Ireland, Abortion and the Vice Grip of Liberalism in (Almost) 500 Words

abortion

As I write this article, votes are being counted in the Republic of Ireland to conclude a landmark referendum on essentially legalising abortion.

As a heavily conservative Catholic state, the Republic of Ireland has, up until now, held that life begins at conception and indeed that abortion goes against the doctrine of that faith. It is very likely that as the results are counted, this will cease to be the case and the so endearingly named pro-choice campaign will claim a resounding victory.

Now, whilst I’m ardently and adamantly all for abortion, and can see no possible argument against for example bringing an unwanted child into a home that can’t afford to support it and thus burden the state with a mistake, I am hesitant to welcome the expected result in Ireland. I am hesitant, because the campaign has been hijacked by social liberal sensitivities and has been thrust upon us by the western social liberal camp with as much moral authority as the church has ever summoned.

Liberalism is evolving into a doctrine, an ideological cult against which there is no other possible alternative, no other option. The campaigns in Northern Ireland have been massively influenced by the intrinsic liberalism found within public personalities, the subtleties in the implication of this referendum, the news papers and the media, the megaphone of universal western opinion, all brilliantly articulated here, and there has almost been a complete disregard for the conservative tone to Irish culture within the rhetoric surrounding the referendum debate, as though conservatism in any manifestation is wrong.

The merits of wanting to preserve life, and respecting the existence of another human by acknowledging its rights even as a foetus isn’t some nefarious idea of a dangerous religious cult, and it isn’t a particularly unpalpable idea- It’s certainly not unreasonable. But it has been presented and perceived not only in Ireland but in America as a toxic idea, an undesirable, uncool, chronically illiberal position. It flies in the face of stone cold liberal totalitarianism and it is an easy platform upon which to fortify the walls of castle liberalism.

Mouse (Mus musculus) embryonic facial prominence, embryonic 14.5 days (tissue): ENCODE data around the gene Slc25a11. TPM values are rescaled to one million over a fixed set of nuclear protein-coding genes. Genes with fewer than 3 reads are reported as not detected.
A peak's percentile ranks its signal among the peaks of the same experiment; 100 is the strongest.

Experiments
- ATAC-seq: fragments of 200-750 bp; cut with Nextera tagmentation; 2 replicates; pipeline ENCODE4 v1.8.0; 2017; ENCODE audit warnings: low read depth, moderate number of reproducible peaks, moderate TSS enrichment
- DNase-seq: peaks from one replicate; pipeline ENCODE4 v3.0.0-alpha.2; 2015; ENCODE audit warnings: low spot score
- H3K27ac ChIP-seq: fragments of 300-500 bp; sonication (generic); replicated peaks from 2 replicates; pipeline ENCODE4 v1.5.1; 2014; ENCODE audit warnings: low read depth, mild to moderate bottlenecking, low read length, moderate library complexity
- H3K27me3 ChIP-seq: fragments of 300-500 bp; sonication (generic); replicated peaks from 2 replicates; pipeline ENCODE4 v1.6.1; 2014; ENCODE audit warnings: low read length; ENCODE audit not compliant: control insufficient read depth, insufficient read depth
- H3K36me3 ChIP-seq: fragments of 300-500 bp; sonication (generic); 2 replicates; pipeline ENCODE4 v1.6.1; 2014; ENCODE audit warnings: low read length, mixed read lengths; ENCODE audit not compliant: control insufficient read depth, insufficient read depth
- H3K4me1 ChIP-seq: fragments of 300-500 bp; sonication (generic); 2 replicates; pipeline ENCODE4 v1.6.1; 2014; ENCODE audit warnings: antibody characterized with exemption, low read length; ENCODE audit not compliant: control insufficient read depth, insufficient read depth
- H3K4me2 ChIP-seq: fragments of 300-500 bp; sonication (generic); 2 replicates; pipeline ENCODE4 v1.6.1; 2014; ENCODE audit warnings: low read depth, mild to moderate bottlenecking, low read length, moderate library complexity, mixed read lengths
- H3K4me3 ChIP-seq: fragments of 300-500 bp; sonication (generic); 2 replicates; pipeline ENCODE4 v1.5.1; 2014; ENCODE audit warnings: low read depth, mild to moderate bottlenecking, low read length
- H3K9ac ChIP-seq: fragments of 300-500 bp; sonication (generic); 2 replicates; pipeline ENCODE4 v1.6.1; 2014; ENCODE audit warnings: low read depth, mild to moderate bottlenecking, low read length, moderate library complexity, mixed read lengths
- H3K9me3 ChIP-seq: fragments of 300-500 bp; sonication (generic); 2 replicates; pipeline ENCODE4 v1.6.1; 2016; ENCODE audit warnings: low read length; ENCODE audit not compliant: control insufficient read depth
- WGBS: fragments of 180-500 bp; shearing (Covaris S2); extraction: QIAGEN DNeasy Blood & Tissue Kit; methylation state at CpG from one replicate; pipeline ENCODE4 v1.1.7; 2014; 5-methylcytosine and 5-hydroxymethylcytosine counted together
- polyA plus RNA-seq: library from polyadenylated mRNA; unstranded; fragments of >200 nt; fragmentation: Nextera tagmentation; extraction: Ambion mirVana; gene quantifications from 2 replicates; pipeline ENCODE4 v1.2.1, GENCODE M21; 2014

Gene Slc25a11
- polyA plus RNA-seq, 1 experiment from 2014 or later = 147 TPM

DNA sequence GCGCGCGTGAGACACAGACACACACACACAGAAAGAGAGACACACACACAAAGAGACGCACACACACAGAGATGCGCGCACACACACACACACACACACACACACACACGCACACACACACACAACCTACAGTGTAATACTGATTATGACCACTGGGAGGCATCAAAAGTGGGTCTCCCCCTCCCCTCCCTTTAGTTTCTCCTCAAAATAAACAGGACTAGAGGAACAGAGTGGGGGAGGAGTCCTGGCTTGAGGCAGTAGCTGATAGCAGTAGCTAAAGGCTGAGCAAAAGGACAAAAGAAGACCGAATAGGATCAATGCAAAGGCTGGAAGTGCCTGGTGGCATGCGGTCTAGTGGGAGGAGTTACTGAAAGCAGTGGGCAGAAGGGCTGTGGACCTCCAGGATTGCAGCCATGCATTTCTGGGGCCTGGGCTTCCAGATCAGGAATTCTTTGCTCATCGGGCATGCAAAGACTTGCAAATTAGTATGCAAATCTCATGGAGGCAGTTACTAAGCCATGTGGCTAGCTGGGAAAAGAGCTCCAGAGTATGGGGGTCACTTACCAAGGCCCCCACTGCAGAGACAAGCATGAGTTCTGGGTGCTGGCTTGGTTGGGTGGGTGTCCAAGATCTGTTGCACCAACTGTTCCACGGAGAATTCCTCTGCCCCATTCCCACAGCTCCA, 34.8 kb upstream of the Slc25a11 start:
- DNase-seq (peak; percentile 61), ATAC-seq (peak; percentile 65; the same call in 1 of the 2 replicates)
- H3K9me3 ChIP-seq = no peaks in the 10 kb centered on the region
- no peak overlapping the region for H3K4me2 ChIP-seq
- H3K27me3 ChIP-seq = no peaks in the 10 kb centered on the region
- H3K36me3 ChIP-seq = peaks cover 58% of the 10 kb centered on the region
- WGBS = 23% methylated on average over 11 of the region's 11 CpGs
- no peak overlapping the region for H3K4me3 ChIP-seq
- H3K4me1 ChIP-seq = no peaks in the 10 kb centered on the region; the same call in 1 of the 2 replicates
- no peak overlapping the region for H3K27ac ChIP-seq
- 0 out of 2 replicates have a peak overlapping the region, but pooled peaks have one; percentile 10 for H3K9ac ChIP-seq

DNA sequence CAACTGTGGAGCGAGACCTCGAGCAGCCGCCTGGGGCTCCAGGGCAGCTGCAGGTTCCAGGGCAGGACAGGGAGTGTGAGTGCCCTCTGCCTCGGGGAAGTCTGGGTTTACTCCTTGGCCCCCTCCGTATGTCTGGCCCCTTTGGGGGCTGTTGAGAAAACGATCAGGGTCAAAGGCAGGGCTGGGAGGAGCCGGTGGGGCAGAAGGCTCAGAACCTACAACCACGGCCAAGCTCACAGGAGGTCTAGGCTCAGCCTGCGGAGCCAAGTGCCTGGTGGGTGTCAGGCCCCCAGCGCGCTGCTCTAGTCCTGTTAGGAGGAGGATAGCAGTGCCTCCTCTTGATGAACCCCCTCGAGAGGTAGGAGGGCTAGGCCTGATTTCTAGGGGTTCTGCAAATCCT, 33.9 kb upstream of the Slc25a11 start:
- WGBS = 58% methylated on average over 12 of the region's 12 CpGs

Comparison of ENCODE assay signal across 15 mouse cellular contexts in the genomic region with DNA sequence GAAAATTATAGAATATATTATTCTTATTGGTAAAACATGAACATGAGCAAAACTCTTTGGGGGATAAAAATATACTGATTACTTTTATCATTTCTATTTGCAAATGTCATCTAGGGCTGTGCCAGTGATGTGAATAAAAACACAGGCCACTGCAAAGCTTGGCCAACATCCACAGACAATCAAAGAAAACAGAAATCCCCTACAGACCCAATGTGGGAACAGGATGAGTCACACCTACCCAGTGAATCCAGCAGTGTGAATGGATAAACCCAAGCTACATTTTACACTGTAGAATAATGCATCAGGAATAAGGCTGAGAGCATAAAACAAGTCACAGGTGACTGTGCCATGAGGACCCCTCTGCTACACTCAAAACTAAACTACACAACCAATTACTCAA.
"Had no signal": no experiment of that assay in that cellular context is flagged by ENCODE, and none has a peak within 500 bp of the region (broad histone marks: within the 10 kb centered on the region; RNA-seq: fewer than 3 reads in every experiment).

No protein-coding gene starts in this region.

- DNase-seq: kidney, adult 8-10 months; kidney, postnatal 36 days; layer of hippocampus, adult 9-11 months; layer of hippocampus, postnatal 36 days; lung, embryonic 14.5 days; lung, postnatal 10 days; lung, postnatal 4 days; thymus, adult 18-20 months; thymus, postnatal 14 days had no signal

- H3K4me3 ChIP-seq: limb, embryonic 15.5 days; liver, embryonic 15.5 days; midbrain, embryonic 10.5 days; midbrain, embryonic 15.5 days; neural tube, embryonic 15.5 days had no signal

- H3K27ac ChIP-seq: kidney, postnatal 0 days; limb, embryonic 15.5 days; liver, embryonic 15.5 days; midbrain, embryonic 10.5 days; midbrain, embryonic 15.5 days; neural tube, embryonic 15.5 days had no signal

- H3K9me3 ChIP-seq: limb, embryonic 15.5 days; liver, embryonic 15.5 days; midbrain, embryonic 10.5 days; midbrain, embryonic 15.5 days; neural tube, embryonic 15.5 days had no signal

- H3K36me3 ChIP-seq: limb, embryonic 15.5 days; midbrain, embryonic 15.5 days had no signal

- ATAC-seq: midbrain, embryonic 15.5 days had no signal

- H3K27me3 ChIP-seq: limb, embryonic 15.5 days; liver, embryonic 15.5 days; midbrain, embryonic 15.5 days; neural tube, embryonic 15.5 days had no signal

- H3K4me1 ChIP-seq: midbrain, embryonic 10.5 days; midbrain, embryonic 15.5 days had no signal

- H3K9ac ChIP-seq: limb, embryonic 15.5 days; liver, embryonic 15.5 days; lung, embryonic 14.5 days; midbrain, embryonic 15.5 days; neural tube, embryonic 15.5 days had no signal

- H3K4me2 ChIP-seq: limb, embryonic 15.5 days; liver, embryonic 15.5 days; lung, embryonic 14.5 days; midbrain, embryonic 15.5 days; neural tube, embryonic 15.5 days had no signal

I suppose the point here is that conservatism is at risk of becoming an exclusively abstract ideology and ethos. It is at risk of becoming undesirable by default in the haze of liberal dogma that shrouds western thought. Debates are fought on moral grounds if and only if liberalism deems them to be moral, with no concessions nor any acknowledgement for the merits of other thought; doublethink in mysterious, majestic motion.

It isn’t that Ireland may vote to legalise abortion- a move, I will reiterate, that I wholeheartedly support; it is that the purchase of liberalism, acknowledged in its social, post modern context, is ghastly, wildly over reaching and far too strong. There is no alternative to liberal thought and reasoning now in the west. We are bound by the totalitarian shackles of social justice, slaves to our own moral vanity and arrogance; we cannot and must not engineer an environment where no other thought, reasoning nor morality can exist but that which is liberally prescribed.

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